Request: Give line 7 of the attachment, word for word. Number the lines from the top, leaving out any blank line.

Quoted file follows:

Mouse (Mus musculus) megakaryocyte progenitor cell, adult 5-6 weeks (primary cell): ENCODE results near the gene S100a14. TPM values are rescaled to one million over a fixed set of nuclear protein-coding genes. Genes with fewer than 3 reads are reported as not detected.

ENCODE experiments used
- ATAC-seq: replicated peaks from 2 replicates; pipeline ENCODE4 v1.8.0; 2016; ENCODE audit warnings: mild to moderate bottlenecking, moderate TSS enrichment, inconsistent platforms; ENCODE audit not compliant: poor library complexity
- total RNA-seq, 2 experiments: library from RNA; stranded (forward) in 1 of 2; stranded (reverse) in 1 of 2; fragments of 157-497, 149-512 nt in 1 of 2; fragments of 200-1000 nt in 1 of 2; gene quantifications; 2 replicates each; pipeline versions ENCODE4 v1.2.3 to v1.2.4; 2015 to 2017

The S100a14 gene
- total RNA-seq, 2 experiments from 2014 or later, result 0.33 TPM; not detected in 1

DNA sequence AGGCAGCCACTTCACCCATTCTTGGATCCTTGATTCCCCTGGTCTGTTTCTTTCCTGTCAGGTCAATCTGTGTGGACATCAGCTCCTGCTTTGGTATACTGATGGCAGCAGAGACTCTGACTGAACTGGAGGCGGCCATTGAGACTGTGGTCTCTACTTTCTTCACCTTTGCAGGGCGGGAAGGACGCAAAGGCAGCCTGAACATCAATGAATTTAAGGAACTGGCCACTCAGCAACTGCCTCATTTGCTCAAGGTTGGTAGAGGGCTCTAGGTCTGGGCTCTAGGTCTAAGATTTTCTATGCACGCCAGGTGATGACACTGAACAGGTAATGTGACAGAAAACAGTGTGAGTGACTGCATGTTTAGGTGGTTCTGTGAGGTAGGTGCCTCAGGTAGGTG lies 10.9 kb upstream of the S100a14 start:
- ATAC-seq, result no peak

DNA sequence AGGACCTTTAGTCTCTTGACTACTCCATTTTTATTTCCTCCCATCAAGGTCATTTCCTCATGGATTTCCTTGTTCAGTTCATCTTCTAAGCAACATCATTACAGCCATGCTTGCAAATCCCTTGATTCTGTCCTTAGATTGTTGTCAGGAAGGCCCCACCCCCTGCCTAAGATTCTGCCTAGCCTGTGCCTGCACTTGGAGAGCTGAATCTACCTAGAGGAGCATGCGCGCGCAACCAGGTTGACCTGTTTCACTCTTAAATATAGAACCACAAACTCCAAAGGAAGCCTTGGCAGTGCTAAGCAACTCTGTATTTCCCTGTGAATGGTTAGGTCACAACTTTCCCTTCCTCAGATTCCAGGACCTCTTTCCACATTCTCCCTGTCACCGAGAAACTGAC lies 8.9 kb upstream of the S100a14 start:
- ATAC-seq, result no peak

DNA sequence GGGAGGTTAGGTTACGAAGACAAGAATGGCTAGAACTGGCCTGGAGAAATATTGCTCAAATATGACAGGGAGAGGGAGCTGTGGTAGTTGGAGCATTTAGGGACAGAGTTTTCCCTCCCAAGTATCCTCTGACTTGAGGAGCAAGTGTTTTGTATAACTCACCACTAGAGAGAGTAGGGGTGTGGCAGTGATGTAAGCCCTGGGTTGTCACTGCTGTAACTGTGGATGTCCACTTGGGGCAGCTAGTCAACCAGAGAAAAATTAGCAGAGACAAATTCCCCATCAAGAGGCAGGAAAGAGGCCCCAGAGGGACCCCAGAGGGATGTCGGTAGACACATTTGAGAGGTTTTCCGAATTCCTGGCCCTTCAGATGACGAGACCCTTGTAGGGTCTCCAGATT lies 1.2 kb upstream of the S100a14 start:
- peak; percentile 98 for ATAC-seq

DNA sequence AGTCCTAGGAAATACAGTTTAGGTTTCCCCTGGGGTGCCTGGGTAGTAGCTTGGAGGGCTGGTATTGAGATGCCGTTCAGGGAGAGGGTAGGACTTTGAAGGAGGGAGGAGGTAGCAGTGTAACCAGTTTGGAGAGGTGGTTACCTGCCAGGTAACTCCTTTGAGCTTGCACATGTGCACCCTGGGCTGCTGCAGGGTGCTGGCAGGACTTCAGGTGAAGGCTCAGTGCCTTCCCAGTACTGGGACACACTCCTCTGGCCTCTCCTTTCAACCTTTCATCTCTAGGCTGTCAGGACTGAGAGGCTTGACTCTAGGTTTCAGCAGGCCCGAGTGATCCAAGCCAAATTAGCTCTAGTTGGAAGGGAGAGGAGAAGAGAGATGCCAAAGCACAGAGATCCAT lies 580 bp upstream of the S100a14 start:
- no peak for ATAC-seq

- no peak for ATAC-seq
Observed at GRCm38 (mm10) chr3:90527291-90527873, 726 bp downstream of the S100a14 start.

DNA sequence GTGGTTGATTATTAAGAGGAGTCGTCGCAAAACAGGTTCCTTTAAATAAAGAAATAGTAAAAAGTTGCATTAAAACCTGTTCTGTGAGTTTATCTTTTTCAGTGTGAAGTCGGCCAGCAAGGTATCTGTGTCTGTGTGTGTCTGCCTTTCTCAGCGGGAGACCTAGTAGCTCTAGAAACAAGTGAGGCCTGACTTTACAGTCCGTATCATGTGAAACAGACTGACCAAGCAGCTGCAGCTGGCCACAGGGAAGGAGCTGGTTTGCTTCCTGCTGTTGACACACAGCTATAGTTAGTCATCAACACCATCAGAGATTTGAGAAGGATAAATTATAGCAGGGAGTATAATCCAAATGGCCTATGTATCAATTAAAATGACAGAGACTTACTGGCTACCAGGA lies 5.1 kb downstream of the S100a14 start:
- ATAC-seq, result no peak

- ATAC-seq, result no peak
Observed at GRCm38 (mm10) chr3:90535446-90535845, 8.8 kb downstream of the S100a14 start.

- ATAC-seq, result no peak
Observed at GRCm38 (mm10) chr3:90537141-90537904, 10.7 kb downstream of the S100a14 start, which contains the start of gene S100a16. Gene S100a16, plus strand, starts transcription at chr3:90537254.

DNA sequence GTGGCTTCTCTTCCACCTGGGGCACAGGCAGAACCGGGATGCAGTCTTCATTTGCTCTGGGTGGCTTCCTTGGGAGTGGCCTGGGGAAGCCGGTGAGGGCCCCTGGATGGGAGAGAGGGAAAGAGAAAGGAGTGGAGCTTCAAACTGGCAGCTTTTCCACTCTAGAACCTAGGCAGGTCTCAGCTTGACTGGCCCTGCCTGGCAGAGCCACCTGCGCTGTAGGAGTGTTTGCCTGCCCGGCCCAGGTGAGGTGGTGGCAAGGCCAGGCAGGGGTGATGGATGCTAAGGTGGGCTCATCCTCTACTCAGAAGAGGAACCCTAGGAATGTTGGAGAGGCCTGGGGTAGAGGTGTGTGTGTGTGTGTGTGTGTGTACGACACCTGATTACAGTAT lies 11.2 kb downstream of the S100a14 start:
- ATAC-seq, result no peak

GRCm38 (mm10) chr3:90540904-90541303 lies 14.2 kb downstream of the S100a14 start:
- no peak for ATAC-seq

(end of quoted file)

DNA sequence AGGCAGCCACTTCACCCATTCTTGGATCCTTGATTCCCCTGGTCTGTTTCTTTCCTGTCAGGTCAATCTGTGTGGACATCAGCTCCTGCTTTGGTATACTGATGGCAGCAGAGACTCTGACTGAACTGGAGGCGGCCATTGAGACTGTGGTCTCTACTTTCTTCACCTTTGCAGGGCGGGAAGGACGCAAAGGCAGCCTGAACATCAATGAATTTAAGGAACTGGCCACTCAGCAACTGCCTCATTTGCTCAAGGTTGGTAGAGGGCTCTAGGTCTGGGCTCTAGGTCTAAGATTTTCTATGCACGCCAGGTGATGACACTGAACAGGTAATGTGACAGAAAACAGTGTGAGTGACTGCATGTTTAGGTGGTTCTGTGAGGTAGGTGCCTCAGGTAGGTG lies 10.9 kb upstream of the S100a14 start: